Can you swap financing from one car to another?
No, you can’t swap financing from one car to another. You also can’t take your current car off the agreement and replace it with the new car you intend to purchase.
If you have negative equity on your old car, what your dealer will often do is roll over that amount into the new car loan if you’re unable to pay it off at once. Essentially, you’ll then be paying off two auto loans at once. Though convenient, you may want to avoid this option because you will immediately owe more than your car is worth.
Trading in a car with negative equity
If you have negative equity in your car, it is probably a good idea to postpone the trade-in. Doing this will allow you to continue paying off your loan balance until you achieve positive equity. However, if you’re in a dire situation and need a new car immediately, it’s still possible to trade in your vehicle. Keep in mind, though, that you’re still responsible for paying down your negative equity eventually.
Let’s say the vehicle’s trade-in value is $8,000 and the payoff amount is $10,000. That means you’ll still need to pay the lender the $2,000 difference.
If you’re not in the financial position to pay off that amount in one fell swoop, dealerships might give you the option to roll the negative equity into your next car. This means you’re paying interest on both your old loan and your new loan, which can put you in a worse financial situation in the long run.
Trading in a car with positive equity
Assume that you only owe $3,000 on your car and the trade-in value is $8,000. You now have $5,000 at your disposable that you can apply directly to your next car purchase. This amount could be subtracted from the negotiated price of the new car in the form of equity or a down payment.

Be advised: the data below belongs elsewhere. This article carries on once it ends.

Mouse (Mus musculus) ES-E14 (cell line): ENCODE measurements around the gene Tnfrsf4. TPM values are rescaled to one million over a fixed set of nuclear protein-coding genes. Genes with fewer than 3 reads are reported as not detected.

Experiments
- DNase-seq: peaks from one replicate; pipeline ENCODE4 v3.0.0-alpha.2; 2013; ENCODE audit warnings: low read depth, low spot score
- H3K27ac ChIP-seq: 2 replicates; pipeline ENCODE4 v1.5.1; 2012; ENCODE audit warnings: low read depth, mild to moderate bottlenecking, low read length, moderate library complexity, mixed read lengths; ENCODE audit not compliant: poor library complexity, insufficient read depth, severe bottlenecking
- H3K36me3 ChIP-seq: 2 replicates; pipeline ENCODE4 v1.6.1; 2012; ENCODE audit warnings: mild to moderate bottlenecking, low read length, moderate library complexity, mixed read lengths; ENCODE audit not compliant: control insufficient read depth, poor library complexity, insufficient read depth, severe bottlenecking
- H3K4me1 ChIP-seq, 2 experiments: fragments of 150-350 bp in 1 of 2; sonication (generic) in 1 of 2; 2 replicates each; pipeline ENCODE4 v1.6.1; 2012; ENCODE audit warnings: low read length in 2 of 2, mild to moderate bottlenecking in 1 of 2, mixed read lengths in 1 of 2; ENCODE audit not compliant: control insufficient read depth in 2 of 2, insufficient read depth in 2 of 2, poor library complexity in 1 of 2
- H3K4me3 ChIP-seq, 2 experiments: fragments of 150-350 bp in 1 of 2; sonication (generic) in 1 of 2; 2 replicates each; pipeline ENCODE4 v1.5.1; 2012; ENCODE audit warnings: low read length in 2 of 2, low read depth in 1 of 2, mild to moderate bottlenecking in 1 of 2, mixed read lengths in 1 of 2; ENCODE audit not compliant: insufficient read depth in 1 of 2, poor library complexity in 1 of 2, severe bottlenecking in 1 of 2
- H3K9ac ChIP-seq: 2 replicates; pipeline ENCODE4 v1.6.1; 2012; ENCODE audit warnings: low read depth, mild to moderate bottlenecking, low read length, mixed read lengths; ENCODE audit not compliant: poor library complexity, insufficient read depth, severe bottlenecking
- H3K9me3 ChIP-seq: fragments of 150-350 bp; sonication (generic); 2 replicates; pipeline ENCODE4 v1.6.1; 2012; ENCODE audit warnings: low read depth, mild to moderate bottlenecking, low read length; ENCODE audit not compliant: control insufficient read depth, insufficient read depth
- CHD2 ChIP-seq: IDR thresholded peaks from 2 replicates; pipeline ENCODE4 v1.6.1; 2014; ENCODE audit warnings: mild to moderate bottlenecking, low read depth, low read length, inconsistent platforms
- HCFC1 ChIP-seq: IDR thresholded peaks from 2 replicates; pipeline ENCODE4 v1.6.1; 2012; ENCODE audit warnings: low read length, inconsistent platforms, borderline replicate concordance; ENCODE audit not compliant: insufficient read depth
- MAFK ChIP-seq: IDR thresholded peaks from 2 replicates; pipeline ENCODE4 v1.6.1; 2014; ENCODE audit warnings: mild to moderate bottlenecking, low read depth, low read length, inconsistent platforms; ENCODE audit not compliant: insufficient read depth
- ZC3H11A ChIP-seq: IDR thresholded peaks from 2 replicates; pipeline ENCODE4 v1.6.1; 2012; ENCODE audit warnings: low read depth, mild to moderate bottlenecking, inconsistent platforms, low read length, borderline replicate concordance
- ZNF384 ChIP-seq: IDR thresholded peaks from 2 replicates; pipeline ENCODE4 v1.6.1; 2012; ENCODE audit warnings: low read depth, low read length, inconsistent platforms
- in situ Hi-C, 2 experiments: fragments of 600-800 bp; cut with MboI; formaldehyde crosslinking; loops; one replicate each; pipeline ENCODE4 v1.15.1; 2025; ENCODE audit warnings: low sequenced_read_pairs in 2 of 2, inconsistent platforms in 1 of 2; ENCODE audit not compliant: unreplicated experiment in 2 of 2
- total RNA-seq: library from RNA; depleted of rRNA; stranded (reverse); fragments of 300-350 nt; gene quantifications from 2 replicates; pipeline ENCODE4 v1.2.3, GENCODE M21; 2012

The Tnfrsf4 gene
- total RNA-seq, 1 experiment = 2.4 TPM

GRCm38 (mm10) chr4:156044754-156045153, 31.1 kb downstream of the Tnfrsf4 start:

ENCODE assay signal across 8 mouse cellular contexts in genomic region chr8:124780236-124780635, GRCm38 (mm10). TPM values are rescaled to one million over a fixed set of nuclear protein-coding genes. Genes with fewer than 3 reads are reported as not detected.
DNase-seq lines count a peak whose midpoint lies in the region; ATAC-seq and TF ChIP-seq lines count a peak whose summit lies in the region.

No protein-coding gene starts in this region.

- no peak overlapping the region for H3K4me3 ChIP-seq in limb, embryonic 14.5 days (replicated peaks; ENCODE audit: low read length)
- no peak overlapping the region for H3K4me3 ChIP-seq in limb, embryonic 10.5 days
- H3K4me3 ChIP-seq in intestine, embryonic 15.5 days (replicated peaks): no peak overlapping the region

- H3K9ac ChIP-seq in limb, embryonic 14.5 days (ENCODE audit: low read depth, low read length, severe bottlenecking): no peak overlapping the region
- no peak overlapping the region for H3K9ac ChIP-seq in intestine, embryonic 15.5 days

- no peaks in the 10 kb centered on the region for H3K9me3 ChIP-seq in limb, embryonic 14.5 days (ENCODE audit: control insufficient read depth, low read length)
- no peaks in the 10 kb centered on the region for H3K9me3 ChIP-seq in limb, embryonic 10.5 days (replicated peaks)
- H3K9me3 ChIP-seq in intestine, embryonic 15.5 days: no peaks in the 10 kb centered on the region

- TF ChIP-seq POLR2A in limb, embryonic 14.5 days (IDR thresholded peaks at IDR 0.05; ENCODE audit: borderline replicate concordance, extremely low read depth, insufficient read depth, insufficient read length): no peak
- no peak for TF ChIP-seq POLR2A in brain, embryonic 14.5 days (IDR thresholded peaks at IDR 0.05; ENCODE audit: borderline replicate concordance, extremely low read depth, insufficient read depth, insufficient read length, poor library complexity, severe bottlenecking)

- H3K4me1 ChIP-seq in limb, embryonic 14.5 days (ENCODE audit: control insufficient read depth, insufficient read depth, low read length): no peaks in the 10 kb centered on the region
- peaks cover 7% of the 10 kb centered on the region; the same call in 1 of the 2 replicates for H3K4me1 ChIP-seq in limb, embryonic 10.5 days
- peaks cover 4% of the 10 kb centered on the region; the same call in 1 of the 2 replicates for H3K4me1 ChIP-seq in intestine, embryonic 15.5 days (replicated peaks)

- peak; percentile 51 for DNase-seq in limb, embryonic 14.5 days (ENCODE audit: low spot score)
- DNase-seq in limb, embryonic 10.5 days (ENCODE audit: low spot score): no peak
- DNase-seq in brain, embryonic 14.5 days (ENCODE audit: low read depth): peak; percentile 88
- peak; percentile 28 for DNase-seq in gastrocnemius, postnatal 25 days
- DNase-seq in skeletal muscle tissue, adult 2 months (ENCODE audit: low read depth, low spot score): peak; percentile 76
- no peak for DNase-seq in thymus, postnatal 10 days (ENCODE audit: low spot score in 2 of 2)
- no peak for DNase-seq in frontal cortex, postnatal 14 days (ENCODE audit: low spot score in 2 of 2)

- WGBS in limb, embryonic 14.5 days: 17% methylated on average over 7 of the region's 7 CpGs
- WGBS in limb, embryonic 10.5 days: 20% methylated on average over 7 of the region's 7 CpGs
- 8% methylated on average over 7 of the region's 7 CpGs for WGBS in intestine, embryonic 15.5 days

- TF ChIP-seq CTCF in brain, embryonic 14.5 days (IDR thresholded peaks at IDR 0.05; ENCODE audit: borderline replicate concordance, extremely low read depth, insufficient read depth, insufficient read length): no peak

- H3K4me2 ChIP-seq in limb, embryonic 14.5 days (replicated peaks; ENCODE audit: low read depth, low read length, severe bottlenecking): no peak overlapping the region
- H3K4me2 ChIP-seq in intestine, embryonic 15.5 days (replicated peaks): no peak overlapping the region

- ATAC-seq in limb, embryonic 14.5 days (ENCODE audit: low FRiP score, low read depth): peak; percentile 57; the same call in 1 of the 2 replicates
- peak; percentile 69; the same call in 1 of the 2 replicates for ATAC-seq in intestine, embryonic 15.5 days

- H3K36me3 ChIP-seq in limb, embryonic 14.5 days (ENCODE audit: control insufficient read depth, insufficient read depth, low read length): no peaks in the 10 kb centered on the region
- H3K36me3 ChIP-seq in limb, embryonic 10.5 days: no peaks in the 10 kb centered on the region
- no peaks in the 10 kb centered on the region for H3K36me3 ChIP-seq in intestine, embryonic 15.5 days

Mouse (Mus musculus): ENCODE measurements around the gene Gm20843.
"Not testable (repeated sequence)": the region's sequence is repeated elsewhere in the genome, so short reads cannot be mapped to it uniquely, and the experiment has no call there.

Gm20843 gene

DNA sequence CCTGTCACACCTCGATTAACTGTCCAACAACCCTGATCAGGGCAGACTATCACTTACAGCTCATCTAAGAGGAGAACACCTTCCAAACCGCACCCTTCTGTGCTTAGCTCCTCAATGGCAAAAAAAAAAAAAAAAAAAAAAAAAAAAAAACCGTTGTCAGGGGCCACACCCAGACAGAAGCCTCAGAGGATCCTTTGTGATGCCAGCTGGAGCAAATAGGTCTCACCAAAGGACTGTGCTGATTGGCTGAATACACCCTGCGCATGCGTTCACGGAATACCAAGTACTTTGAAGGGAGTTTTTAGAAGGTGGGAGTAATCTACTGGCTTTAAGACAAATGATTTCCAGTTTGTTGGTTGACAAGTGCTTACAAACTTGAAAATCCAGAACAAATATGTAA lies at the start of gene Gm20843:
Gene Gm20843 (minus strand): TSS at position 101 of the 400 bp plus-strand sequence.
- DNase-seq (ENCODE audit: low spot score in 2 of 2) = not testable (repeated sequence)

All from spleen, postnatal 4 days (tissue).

In most cases, you won’t be able to completely cover the cost of the new car with the positive equity from your old one. So make sure you can finance the remaining cost of the new car, whether it’s through an auto loan, cash, or a personal loan.
Do your research before trade-in
When it comes to trading in your car before paying it off, you don’t want to make a hasty decision. There are many factors that go into making a trade-in deal. If you’re not careful, you could end up losing money.
For instance, dealerships make a profit on trade-ins, and they may not be as willing to give you a good deal. So, in some cases, it may be better to sell your car privately and then use that money to pay off the remainder of your loan. But also be aware that selling your car privately can come with a considerable amount of work, such as listing the car, screening potential buyers, and signing over the car title.
If you do decide to trade in your car, be prepared to negotiate. The price of the new car and the value of your current one are both negotiable. So don’t just go with the first offer a dealer offers. Try to compare as many offers as you can from different dealerships. By being informed and taking your time, you can make the best decision for yourself.
What is a good credit score to trade in a car?
When trading in a car and applying for a new car loan, it’s best to have a good credit score to ensure you’re getting the best interest rate. In general, lenders like to see borrowers with credit scores of 661 or higher. According to a 2021 report released by credit bureau Experian, over 65% of cars financed during the year were for buyers with a “prime” credit score of 661 to 780.